Streams Play a Vital Role in Filtering Nitrogen Pollution
UNH Scientists Part of First-Ever North American Study
By Sharon Keeler
UNH News Bureau
April 18, 2001
DURHAM, N.H. -- Small streams play a vital role in removing pollutants before they get to larger waterways, filtering as much as half the excess nitrogen from fertilizer runoff, auto emissions and human and animal waste disposal.
Scientists, including three with ties to the University of New Hampshire, report in a recent edition of the journal "Science" that nitrogen in streams is rapidly removed by algae, bacteria, and fungi, and by gaseous emissions to the atmosphere. In fact, low to moderate inorganic nitrogen inputs into headwater streams are removed or transformed within minutes to hours and within a few hundreds of meters.
"Small-size streams may be the most important factor in regulating water chemistry in large drainages. They comprise 85 percent of the drainage network, and collect most of the water and dissolved nutrients from adjacent land," says William McDowell, UNH professor of natural resources and one of the study's authors.
Yet small streams are endangered because they are the most vulnerable to human disturbance. "Restoration and preservation of small stream ecosystems should be a central focus of management strategies to ensure maximum nitrogen processing in watersheds," says McDowell. "This in turn will improve the quality of water delivered to downstream lakes, estuaries and oceans."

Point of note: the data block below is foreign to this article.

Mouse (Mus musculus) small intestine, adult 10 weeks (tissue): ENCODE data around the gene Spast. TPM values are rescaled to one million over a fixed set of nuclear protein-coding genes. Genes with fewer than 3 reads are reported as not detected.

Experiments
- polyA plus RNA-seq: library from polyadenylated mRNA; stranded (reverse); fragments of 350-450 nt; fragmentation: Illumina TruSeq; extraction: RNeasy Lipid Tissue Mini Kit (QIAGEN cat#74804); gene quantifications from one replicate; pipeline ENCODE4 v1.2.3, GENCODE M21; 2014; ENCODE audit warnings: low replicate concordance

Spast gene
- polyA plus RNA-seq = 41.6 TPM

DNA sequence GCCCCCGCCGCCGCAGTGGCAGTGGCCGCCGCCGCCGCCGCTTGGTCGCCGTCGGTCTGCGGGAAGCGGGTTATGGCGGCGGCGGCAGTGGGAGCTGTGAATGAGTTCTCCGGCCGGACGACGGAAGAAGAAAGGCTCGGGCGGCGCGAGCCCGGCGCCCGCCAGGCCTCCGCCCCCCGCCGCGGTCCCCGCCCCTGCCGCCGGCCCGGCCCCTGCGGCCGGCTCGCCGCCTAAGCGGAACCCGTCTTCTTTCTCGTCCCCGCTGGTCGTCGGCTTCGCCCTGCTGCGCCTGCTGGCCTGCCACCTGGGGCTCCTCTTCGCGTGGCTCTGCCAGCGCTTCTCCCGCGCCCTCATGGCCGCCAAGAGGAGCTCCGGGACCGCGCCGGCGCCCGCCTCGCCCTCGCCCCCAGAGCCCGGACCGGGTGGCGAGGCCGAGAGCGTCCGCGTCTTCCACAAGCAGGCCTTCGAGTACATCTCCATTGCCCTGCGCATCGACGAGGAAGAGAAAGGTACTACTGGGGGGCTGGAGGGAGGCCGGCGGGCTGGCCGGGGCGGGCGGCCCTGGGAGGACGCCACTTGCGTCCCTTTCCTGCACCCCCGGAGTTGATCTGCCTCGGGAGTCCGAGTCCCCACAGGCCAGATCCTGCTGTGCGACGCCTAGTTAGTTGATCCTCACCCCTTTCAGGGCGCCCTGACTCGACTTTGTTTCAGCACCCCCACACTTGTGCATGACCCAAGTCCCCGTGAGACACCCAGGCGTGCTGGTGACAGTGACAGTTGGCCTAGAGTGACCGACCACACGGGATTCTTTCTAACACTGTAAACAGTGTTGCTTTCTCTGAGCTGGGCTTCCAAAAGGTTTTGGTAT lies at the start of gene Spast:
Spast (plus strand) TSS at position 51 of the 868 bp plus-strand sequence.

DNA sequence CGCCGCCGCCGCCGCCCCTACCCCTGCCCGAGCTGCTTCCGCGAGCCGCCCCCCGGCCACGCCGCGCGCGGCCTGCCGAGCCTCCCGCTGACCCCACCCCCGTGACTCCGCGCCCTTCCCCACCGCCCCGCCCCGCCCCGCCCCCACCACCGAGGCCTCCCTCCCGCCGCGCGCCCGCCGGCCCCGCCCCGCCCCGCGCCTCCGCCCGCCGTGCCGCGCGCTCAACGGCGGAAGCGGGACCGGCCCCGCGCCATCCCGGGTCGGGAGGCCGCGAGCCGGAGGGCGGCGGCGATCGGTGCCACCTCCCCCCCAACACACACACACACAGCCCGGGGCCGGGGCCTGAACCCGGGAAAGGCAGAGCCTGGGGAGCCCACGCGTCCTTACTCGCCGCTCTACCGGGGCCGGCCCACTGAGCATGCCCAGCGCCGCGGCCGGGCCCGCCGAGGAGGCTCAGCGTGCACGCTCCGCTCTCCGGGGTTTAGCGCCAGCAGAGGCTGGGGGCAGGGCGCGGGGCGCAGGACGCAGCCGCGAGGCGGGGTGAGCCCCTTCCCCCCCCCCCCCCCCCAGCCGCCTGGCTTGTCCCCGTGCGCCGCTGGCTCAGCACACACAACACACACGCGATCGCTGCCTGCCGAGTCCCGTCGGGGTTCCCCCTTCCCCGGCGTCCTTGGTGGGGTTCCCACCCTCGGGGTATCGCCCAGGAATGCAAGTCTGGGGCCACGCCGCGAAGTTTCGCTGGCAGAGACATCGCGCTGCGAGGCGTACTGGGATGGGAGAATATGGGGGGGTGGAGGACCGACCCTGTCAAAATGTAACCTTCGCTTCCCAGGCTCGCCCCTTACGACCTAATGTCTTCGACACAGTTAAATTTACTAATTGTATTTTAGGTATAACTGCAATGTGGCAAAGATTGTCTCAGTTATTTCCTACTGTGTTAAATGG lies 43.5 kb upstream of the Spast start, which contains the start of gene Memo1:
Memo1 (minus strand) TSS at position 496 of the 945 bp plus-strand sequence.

McDowell, former UNH Professor Breck Bowden, and current earth sciences graduate student Wil Wolheim were part of the National Science Foundation-funded study that examined 12 streams in Alaska, Arizona, Kansas, Minnesota, Michigan, New Hampshire, New Mexico, North Carolina, Ohio, Oregon, Puerto Rico and Tennessee. The New Hampshire stream was in the Hubbard Brook Experimental Forest.
Previously, experts studying pollution assumed that streams acted more like pipes that simply carried nitrogen to lakes, rivers and oceans. Excess nitrogen can cause ecologically damaging effects in large waterways, including algae blooms, which kill fish and other marine life.
The study is significant because it is the first large-scale study to compare these sorts of processes under natural conditions in small streams, instead of in a laboratory or in field experiments with artificially high concentrations.
By pumping a stable isotope tracer of ammonium -- a form of nitrogen -- into the streams, the scientists were able to measure how much of it was absorbed by plants and animals, and how much was washed downstream. The isotope has a different weight, and allows the scientists to trace it, and look at the resulting biochemical processes without actually changing the nitrogen concentration of the streams.
McDowell says the study provides scientists new insight into how streams mitigate excess nitrogen.
"The next step is to apply what we've learned to larger systems that are polluted with high nitrogen loads," he says. "We'll be interested to see if the capacity of these systems to effectively transform nitrogen is similar.